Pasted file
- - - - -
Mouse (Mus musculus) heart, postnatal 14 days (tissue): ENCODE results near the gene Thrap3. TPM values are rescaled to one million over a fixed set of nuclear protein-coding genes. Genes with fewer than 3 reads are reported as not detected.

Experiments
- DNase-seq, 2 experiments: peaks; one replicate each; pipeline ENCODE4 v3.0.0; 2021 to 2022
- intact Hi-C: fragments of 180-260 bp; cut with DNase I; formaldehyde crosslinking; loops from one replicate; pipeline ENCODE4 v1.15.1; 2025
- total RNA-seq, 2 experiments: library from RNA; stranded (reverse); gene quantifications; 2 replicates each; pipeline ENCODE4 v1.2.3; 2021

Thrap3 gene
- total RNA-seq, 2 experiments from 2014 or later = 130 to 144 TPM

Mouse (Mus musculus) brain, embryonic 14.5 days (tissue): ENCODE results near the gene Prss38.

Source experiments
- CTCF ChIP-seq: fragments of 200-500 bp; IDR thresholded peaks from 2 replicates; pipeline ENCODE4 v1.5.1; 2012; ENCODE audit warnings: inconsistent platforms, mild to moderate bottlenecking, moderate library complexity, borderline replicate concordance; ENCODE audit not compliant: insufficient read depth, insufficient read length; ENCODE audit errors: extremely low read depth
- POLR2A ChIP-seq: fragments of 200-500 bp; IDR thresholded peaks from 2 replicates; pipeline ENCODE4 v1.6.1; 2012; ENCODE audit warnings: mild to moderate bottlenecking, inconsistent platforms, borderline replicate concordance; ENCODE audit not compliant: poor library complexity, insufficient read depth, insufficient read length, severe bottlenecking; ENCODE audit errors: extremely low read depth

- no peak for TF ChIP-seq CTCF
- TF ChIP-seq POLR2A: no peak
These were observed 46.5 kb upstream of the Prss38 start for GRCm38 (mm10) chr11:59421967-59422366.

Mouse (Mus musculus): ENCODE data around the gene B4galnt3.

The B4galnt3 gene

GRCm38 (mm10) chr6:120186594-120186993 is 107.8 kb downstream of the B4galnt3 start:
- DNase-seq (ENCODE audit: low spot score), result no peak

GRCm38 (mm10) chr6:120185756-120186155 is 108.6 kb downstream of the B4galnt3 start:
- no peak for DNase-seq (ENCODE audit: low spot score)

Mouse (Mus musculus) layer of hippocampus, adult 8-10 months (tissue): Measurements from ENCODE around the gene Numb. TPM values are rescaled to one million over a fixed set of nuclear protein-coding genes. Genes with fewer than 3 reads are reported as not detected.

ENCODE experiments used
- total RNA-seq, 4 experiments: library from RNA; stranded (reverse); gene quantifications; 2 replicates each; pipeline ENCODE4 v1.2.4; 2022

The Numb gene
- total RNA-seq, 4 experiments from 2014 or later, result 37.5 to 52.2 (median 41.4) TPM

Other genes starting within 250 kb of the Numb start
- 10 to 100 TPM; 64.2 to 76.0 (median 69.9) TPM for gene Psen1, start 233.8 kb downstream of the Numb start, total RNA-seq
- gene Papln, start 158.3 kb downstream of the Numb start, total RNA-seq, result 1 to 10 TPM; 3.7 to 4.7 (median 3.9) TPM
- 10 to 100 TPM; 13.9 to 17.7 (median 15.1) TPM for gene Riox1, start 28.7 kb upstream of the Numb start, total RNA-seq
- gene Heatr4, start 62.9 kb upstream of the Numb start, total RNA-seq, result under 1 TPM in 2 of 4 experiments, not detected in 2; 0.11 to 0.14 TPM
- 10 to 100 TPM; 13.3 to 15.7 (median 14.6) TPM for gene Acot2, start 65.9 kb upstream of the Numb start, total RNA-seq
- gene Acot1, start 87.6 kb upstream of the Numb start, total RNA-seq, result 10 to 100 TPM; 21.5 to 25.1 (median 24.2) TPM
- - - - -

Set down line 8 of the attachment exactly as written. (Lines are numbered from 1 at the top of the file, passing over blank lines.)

Mouse (Mus musculus) brain, embryonic 14.5 days (tissue): ENCODE results near the gene Prss38.